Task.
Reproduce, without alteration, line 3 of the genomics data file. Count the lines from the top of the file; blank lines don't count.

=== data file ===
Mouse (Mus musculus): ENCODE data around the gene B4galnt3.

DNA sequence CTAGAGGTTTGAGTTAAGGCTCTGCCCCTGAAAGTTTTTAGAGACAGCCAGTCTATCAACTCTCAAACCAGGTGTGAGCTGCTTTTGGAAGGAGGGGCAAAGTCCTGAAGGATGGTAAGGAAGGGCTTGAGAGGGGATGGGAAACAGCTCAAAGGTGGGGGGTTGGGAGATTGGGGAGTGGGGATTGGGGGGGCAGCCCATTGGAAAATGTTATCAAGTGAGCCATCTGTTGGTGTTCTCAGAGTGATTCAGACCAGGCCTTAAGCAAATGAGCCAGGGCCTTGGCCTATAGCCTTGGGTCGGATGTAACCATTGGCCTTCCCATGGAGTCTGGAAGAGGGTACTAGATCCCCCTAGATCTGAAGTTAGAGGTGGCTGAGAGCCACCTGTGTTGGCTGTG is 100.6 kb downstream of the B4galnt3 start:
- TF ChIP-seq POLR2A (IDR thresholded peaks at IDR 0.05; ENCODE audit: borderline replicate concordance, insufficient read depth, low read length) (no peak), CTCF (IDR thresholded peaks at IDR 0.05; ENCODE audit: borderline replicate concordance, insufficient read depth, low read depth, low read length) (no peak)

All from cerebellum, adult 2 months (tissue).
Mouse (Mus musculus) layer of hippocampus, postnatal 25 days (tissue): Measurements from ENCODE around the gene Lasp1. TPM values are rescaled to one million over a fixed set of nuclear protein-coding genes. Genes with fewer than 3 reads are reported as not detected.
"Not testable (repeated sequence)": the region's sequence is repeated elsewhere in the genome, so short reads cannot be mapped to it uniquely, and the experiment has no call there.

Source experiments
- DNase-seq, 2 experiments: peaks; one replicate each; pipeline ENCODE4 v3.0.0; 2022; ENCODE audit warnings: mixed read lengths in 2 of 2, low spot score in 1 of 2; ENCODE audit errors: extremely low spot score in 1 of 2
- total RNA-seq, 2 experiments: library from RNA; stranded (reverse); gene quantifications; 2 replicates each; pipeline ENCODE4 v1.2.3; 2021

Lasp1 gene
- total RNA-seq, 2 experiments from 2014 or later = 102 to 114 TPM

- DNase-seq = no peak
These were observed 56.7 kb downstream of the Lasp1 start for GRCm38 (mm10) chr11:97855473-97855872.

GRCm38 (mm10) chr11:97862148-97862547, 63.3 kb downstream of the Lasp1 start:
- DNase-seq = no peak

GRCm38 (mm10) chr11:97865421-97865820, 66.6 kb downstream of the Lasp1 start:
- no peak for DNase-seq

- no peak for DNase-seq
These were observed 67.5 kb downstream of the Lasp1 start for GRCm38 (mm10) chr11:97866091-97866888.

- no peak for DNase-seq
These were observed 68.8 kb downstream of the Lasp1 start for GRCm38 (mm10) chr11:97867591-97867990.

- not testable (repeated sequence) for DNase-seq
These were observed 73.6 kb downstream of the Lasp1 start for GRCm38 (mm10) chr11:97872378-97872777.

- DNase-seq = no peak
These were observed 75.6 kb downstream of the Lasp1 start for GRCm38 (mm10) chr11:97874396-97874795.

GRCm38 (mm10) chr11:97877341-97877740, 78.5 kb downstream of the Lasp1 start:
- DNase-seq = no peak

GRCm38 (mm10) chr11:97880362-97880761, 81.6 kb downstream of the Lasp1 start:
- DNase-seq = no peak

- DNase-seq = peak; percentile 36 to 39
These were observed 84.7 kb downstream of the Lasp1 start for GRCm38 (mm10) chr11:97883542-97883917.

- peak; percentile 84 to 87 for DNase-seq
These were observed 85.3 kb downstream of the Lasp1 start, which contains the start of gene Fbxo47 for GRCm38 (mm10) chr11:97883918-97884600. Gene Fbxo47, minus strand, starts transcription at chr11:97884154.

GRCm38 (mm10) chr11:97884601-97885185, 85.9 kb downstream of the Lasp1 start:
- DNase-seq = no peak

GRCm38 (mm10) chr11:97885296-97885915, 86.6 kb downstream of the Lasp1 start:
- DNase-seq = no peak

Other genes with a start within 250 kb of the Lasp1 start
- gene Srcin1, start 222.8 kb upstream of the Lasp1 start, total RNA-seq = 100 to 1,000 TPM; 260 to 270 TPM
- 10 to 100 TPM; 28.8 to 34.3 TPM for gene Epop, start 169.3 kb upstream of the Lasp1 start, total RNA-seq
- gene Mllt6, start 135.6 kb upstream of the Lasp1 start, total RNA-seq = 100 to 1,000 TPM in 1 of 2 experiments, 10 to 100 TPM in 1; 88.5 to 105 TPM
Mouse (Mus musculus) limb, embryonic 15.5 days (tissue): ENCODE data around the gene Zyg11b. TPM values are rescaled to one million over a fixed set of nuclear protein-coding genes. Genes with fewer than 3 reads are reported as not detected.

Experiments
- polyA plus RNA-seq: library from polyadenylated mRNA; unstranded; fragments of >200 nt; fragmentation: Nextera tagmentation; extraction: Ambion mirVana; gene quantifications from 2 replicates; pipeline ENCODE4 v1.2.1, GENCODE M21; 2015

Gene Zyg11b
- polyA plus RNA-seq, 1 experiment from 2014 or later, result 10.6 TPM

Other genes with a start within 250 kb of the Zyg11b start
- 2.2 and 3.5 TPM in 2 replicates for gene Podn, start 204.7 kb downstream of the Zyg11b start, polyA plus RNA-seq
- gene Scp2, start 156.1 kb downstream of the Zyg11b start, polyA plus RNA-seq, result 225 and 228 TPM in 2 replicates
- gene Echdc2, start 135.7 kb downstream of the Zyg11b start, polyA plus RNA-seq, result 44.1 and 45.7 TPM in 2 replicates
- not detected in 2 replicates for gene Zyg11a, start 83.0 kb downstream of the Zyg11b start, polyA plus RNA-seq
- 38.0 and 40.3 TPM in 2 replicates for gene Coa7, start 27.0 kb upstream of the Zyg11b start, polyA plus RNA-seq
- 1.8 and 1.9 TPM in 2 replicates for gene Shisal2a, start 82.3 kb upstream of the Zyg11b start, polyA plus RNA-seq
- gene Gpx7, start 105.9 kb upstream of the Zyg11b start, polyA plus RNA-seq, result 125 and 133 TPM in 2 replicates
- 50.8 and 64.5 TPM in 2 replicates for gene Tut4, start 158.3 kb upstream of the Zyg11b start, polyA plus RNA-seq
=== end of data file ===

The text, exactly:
- TF ChIP-seq POLR2A (IDR thresholded peaks at IDR 0.05; ENCODE audit: borderline replicate concordance, insufficient read depth, low read length) (no peak), CTCF (IDR thresholded peaks at IDR 0.05; ENCODE audit: borderline replicate concordance, insufficient read depth, low read depth, low read length) (no peak)